Monday, April 3, 2017

Mr. Miller's Remarks

Image originally posted by catsonkeyboards

Friday morning at Gary Con IX, I attended a seminar hosted by Marc Miller, lead creator of Traveller. It turned out to be a modest affair, fewer than ten people, so Marc had us all pull in close and provided rare opportunity to ask him direct questions. In particular, since I've been reading the "Out of the Box" series on Tales to Astound, I was curious about the evolution of Traveller from a generic sandbox generator to a game specifically about the Third Imperium setting, and was able to put the matter to him directly a couple times.

Naturally, Marc mainly wanted to promote his current work, Traveller5, particularly a basic beginner-friendly version he'd like to produce, but he was still willing to share his memories of the old days.

I suspect some of these anecdotes are familiar to folks who've heard Marc talk about Traveller before; I certainly recognized some of his words as near-verbatim repeats of old essays of his. I'm no journalist, I was merely jotting down long-hand interesting discourse as it came up, so mostly these are the highlights of the talk organized roughly by subject, not by Q-and-A or chronologically, and quotes below should be taken as paraphrasing.

Creating Traveller


Marc Miller's inspirational reading was a stack of old coverless pulp magazines. As a young graduate he'd buy them one at a time from a local newstand when he couldn't afford any other entertainment.

The organization of the LBB's directly emulated original white-box D&D. "I'd finish a chapter then flip through the D&D booklets to see what part I should write next."

The distinctive minimalist visual style of the original set came about largely because the graphic designer (Paul R. Banner, I assume) didn't want to spend much time on it, as they were more interested in another GDW project they were responsible for, the wargame Europa.

The iconic imperial sunburst was another example of graphic expedience; it was copied from the wargame Iliad: the Siege of Troy where it had represented the god Apollo.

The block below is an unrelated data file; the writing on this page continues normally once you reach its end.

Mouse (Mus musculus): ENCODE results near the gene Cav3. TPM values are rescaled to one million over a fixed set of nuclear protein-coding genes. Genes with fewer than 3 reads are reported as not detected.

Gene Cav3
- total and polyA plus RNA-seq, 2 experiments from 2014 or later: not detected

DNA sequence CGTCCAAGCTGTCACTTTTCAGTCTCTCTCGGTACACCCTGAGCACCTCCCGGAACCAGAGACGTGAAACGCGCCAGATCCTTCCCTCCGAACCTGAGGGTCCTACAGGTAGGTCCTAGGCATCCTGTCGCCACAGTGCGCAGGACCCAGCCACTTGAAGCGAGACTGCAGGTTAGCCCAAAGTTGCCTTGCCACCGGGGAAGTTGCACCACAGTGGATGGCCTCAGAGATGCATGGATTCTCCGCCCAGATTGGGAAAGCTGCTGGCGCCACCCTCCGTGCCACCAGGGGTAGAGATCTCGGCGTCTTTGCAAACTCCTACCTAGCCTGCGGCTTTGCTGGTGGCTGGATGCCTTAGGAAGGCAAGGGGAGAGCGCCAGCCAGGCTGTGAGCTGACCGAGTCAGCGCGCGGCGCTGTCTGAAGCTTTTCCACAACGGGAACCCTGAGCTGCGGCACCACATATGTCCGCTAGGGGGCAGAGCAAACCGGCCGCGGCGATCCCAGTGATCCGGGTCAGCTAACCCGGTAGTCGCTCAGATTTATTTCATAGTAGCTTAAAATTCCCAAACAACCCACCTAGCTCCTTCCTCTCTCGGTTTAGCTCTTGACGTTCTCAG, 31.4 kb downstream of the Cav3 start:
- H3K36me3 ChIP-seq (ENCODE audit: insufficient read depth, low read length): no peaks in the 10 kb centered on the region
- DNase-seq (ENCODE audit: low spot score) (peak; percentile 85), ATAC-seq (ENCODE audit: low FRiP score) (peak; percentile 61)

Though the popularity of D&D was undeniable, the potential for a wider field of role-playing games was unproven, so GDW pursued their science fiction game with guarded ambitions. Traveller was an unexpected success. "We hoped it would sell 2,000 copies, then we reached 10,000."

Growth and Development


The core game wasn't designed with expansion in mind, so its systems are largely self-contained. But when its popularity presented a market for adventures, GDW felt a structured setting was needed to give those adventures context, thus the Imperium was developed. [I wish I'd time to pursue Miller further about this process, particularly why he felt published adventures required a large-scale inter-connected setting rather than self-contained scenarios.] 

There was early resistance to the expansion of Traveller past the core game. Marc particularly remembers game reviewer Louis Pulver(?) complaining "I won't play a game the tells me what to do," when official setting material started to appear. 

Buyers demand expansions they'll never use, so designing for the market is not the same thing as designing for actual play. "They want thirty pages of combat rules, but will never run more than a brawl using five of them."

Traveller: 2300 / 2300AD was originally conceived as Traveller's replacement. Miller and GDW assumed interest in the original game would wane with age, losing it's market. 2300 was their take on modernized space adventure role-playing for a contemporary audience.

Opinions and Insights


Things got a little fraught when discussion turned to modern SF literature and Marc's opinions of such. He talked about sampling current works, but still prefers straightforward action-and-engineering tales to esoteric socially-focused stories. The tension came when he openly referred to authors of award-winning stories that lacked ray-guns and spaceships as "social justice warriors" and some of the audience reacted negatively (me included) to the disparaging implication, to his mild surprise. He pointed out that he's proud to have broached non-binary gender in his latest Traveller novel, but the way he discussed it indicates he still feels that's a subject best dealt with obliquely. My interpretation of the whole uncomfortable exchange was that Marc Miller didn't mean "SJW" with the full vehemence that gutter-scum like the Sad Puppies and GamerGaters do, and probably wasn't fully aware of that context. He sees himself as liberal-minded, but it's in an old-hand way, "a little edgy."

Marc was refreshingly frank about parts of Traveller's publishing history that misfired. He dismissed High Guard for its long statline that was too unwieldy to actually use, and says outright that Fire Fusion and Steel "didn't work."

I directly asked him for his reaction to players going back to a "three LBB's only" approach, who feel that the Third Imperium and its expectations make for a very different game than Traveller originally was. More or less, he shrugged and said it's fine if people want to do that, but he likes writing about the Imperium so it will continue to be part of his vision of Traveller.

Never did successful roll up a character with a Type S Scout. Source.